A student who sees his rabbi approaching him must stand in his teacher’s honor, for this is how the sages interpreted the Scriptural verse “You shall rise before the aged and show deference to the old (zakan)” (Leviticus 19:32). “Zakan,” according to the sages, is a scholar, and they used an acronym: ze shekanah chochmah (one who acquired wisdom). But if the rabbi is sitting and not moving, one need not stand for him. The scholars asked: What is the rule if an ass is walking and upon its back sits a rabbi, approaching his student? Must the student stand in his teacher’s honor? Do we consider a rabbi sitting upon a moving ass as one who is sitting or as one who is moving? One of the sages answered that the rabbi is considered to be moving, and that therefore one must stand in honor of a rabbi sitting upon a moving ass. Where did he find proof of his opinion? From the laws of purity and impurity. Just as we have found in the laws of impurity, the sage argued, that if there is a moving impurity, for example a person who is walking while holding an impure object, the object is considered to be moving, so, too, for the honor of the rabbi and the rule of “show deference to the scholar.”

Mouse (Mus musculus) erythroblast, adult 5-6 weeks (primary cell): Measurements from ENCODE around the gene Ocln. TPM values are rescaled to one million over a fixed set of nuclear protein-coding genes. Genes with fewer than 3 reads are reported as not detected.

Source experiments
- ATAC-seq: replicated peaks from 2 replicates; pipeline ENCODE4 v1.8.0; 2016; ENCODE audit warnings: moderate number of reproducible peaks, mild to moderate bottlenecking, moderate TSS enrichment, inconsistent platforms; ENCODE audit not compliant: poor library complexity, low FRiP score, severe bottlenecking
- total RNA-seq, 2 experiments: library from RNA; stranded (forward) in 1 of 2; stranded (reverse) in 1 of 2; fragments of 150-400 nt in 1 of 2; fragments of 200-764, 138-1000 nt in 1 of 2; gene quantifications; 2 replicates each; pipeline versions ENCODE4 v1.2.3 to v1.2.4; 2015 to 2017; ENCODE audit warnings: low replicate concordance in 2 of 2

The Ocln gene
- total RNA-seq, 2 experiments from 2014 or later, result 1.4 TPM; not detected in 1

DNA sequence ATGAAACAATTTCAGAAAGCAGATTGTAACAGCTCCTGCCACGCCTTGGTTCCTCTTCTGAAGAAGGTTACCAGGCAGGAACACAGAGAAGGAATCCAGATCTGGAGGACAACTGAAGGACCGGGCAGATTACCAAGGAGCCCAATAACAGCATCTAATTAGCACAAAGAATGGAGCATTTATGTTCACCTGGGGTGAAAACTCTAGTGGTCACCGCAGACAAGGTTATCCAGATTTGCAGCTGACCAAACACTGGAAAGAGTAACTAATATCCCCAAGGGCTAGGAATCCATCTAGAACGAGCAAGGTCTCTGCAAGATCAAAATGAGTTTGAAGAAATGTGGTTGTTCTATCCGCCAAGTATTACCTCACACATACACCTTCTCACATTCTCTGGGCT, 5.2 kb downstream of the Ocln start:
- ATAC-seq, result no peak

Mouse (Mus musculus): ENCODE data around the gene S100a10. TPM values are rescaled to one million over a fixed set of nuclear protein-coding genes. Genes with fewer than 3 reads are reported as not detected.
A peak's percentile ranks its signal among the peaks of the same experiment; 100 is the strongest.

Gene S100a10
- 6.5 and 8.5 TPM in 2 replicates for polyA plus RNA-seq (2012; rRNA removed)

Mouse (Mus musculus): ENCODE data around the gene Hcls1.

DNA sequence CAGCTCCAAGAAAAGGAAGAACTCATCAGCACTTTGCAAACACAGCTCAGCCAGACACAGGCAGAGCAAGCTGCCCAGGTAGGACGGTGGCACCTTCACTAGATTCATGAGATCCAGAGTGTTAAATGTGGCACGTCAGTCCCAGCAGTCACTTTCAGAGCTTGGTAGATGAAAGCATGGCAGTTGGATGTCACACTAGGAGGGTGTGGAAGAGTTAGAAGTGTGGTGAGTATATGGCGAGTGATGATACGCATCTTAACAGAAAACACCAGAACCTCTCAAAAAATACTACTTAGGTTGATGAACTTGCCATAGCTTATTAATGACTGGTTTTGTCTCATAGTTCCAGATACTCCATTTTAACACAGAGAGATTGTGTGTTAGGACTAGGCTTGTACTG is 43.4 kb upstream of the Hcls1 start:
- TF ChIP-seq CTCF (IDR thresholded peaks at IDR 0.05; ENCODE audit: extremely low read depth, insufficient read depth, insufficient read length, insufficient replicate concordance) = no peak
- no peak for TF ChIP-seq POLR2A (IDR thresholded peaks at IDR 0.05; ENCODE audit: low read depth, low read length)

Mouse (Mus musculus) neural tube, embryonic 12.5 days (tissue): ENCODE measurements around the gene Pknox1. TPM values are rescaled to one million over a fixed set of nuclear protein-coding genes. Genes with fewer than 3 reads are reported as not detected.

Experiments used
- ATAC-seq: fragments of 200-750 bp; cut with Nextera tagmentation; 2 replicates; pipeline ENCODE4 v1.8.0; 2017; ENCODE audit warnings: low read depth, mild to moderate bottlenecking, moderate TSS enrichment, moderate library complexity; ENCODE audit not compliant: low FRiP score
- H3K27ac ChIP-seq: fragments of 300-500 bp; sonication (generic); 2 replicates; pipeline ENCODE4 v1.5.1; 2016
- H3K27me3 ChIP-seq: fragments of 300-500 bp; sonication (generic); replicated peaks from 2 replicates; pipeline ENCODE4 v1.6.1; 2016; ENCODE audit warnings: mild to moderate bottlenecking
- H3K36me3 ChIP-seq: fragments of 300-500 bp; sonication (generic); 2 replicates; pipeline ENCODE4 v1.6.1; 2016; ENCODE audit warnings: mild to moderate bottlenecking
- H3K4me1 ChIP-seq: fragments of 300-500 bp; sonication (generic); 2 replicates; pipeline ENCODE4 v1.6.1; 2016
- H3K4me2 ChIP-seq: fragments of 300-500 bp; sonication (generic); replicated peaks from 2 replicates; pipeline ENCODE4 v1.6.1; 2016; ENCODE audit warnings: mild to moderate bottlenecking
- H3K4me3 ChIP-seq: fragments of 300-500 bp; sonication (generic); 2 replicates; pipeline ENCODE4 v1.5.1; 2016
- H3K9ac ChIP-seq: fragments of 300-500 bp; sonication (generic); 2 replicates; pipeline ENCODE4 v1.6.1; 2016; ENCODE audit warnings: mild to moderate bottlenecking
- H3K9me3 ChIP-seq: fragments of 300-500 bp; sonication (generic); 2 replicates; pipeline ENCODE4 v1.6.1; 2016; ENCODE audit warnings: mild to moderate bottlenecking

(Babylonian Talmud, Tractate Kiddushin 33b)
The Talmudic text:
Is riding as walking? Abaye said: If an impure person sits under a tree and a pure person stands underneath, he becomes impure; if an impure person stands under a tree and a pure person sits underneath, he remains pure; if the impure person sat down, the pure person would become impure. The same applies to a stone of a house which is infected with tzara’at. Rav Nachman the son of Cohen stated: From this we learn that riding is as walking.